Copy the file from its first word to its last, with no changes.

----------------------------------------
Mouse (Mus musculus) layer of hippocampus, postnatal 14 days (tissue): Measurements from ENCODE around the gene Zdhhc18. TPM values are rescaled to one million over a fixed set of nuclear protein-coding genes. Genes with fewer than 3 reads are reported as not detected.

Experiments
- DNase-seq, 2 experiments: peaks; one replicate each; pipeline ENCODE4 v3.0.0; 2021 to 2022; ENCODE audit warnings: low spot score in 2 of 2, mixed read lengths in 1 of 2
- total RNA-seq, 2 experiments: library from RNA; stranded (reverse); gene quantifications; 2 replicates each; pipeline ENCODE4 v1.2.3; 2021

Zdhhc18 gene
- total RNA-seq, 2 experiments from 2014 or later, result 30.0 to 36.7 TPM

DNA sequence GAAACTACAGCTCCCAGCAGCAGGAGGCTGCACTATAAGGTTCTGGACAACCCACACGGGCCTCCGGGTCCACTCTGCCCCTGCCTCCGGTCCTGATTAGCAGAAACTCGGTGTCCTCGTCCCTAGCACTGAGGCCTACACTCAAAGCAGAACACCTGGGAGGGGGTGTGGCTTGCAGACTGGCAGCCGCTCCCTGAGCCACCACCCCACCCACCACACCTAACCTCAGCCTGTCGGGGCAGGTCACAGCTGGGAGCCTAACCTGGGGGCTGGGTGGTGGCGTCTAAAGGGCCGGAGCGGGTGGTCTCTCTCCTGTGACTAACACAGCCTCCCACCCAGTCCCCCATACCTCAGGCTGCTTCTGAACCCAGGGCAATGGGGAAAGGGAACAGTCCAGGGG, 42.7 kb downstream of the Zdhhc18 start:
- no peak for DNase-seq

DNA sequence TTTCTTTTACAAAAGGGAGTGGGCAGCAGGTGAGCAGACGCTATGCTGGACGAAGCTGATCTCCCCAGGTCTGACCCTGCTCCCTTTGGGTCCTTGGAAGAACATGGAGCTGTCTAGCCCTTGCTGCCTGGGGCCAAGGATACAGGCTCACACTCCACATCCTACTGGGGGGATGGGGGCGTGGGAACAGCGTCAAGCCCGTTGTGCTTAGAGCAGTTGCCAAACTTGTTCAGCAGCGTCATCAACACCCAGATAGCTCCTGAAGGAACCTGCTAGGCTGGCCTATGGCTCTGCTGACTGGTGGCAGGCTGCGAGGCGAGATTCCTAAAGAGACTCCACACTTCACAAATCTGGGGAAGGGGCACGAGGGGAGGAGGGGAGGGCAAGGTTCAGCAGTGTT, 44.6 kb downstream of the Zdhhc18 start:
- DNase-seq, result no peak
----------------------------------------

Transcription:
Mouse (Mus musculus) layer of hippocampus, postnatal 14 days (tissue): Measurements from ENCODE around the gene Zdhhc18. TPM values are rescaled to one million over a fixed set of nuclear protein-coding genes. Genes with fewer than 3 reads are reported as not detected.

Experiments
- DNase-seq, 2 experiments: peaks; one replicate each; pipeline ENCODE4 v3.0.0; 2021 to 2022; ENCODE audit warnings: low spot score in 2 of 2, mixed read lengths in 1 of 2
- total RNA-seq, 2 experiments: library from RNA; stranded (reverse); gene quantifications; 2 replicates each; pipeline ENCODE4 v1.2.3; 2021

Zdhhc18 gene
- total RNA-seq, 2 experiments from 2014 or later, result 30.0 to 36.7 TPM

DNA sequence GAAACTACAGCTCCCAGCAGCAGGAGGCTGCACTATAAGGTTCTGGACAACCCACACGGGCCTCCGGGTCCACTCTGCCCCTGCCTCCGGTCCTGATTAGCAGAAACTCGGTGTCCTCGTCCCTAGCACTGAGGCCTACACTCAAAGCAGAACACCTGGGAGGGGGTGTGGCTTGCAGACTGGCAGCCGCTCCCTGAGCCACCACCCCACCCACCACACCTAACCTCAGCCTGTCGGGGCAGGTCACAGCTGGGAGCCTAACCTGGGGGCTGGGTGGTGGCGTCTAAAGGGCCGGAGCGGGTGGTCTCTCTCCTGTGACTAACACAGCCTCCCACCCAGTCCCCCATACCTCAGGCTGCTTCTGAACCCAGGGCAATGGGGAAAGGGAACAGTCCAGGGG, 42.7 kb downstream of the Zdhhc18 start:
- no peak for DNase-seq

DNA sequence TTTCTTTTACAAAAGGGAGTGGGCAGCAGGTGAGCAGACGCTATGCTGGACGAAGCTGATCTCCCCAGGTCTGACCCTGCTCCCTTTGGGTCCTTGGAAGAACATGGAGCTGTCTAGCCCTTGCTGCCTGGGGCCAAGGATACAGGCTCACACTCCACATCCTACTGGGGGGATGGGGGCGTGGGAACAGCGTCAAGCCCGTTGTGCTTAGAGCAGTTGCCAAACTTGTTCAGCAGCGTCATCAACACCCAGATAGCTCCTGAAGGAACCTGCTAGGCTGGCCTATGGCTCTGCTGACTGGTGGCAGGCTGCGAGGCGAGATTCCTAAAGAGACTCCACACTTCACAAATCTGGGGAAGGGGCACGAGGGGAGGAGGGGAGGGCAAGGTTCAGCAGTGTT, 44.6 kb downstream of the Zdhhc18 start:
- DNase-seq, result no peak